Physical activity has been associated with improvements in both physical and mental health. The physical benefits of exercise are well documented with it reducing risk of chronic disease and improving functional ability in older adults.
Some research has also found mental benefits associated with physical activity including improved mood and symptoms in people with anxiety and depression. It has also been hypothesised that physical activity might benefit cognitive abilities in older adults and slow cognitive decline however research in the area has had mixed results.
Australian research investigated the association between different intensities of physical activity and muscle strength, and executive functioning and psychomotor performance in older adults.
Participants were community-dwelling adults aged between 50 and 79 years. Their level of physical activity was measured by an accelerometer – an instrument used to measure acceleration. Level of sedentary behaviour was also recorded.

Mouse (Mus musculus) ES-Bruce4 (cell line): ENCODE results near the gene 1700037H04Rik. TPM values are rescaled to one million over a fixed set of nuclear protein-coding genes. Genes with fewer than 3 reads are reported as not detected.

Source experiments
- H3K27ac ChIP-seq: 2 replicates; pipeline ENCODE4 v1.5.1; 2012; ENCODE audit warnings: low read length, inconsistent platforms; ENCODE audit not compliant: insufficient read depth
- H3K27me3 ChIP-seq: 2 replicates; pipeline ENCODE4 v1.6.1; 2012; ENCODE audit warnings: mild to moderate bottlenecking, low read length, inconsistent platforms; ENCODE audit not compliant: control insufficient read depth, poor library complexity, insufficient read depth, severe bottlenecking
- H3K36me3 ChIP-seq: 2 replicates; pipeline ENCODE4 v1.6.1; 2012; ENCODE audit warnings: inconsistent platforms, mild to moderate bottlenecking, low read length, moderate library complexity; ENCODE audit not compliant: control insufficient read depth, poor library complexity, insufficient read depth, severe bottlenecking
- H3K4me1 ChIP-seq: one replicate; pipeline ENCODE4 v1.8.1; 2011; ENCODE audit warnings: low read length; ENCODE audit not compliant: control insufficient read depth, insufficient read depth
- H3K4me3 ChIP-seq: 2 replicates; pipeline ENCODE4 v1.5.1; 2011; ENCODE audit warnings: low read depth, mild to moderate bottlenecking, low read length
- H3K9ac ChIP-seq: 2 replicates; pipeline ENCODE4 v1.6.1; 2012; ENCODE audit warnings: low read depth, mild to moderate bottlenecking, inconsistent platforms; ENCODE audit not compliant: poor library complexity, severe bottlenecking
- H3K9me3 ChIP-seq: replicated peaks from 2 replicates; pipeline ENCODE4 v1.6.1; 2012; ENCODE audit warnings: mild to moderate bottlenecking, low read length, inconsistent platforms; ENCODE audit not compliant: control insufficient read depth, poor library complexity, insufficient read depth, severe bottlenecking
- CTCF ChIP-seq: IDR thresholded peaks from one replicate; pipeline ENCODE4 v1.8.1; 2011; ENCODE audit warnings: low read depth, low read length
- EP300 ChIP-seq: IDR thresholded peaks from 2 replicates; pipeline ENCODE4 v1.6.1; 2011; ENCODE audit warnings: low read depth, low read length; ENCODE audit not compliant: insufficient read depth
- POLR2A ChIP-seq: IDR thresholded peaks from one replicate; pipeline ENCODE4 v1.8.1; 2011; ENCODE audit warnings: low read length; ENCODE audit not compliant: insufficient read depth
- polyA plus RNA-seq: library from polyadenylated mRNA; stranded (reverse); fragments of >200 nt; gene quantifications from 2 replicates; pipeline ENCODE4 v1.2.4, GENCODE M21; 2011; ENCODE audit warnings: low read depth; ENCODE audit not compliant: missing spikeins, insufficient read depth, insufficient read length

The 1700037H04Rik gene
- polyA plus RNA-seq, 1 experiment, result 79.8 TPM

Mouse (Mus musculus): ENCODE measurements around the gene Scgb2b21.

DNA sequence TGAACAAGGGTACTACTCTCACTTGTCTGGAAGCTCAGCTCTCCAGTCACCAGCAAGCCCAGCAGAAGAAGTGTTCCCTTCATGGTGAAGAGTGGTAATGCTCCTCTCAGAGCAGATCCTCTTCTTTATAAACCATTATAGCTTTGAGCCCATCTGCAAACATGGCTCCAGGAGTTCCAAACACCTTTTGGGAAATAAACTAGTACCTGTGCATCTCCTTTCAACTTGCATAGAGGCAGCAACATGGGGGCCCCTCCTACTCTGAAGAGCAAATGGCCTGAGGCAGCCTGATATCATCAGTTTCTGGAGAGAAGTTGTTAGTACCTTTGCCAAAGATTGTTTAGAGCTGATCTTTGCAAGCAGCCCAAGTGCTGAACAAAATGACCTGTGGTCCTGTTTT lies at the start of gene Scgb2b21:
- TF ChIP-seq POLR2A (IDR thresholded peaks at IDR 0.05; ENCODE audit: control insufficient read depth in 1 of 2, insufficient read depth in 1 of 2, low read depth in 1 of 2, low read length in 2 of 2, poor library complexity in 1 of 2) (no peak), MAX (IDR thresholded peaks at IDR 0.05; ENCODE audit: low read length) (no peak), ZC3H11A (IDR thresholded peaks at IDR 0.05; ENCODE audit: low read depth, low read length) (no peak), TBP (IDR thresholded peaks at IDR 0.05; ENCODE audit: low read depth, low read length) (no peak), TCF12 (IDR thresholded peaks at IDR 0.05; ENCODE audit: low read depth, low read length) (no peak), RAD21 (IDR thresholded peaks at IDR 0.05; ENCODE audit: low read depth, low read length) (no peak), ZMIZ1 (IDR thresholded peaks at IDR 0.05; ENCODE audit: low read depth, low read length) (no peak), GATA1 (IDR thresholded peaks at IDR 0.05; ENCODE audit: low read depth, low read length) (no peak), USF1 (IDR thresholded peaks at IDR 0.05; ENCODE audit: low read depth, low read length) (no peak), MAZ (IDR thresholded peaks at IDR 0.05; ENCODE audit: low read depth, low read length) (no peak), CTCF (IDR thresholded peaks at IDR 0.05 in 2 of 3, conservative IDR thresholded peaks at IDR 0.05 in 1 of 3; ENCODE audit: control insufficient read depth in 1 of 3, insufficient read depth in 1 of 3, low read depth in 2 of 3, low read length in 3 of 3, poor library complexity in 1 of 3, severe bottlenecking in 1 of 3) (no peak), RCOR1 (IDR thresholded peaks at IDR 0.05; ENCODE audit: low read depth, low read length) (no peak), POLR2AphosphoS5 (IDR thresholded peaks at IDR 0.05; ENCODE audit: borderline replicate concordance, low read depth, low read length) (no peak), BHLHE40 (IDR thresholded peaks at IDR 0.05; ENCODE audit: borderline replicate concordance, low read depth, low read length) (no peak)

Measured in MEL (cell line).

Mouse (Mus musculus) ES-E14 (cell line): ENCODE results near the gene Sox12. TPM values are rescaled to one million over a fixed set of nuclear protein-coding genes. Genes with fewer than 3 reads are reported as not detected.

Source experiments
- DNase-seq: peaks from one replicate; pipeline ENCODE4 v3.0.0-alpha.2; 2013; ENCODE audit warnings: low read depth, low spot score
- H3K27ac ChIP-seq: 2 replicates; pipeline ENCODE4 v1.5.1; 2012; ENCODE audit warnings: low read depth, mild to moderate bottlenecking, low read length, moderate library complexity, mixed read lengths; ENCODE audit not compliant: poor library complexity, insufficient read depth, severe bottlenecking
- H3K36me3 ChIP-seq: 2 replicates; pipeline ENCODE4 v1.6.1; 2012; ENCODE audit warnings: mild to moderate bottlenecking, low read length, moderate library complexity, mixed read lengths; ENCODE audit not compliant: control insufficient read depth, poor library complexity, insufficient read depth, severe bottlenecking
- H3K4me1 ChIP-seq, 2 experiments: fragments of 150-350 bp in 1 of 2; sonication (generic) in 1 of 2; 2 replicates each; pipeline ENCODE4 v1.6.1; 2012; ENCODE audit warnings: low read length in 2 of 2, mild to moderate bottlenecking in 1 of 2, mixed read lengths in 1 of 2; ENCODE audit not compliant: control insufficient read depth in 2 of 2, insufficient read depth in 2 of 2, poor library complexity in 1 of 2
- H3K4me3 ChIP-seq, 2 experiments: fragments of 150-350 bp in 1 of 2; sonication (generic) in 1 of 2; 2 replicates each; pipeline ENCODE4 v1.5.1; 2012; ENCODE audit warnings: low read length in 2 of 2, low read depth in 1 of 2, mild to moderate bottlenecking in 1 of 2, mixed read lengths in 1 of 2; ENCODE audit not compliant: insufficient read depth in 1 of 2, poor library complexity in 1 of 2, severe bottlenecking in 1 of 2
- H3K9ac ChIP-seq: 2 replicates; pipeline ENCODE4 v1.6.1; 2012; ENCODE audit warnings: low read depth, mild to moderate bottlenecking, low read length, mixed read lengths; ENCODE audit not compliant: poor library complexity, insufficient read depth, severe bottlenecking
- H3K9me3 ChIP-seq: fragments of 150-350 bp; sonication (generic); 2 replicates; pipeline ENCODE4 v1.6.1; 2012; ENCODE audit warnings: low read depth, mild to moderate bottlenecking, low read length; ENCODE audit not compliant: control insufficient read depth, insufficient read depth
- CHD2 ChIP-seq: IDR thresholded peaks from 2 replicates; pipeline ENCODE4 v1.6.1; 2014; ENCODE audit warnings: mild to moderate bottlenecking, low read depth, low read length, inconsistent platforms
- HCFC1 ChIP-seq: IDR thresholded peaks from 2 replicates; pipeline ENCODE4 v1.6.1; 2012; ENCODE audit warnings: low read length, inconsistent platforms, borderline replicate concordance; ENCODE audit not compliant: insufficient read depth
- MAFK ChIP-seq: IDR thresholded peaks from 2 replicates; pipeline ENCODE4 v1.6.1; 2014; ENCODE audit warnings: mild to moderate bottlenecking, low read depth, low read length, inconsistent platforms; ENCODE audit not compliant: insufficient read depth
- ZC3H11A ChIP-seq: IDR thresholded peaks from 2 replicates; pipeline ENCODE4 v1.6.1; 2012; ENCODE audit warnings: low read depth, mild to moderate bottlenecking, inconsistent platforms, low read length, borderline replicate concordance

Participants underwent neuropsychological testing to assess set-shifting (cognitive function that involves the ability to shift attention between one task and another) and psychomotor speed (actions involving physical movement related to conscious cognitive processing). Their level of educational attainment was also recorded.
After controlling for confounding factors, researchers found that light physical activity was positively associated with participants’ ability to set-shift.
This study found that light physical activity undertaken by older adults was associated with improved cognitive functioning.
The results suggest that older adults may benefit from being prescribed exercise programs as they age, not only for their physical health, but also for their mind. This suggests even low levels of exercise can benefit cognitive function in older adults so may be attainable even by those who don’t enjoy, or feel they don’t have time, to exercise.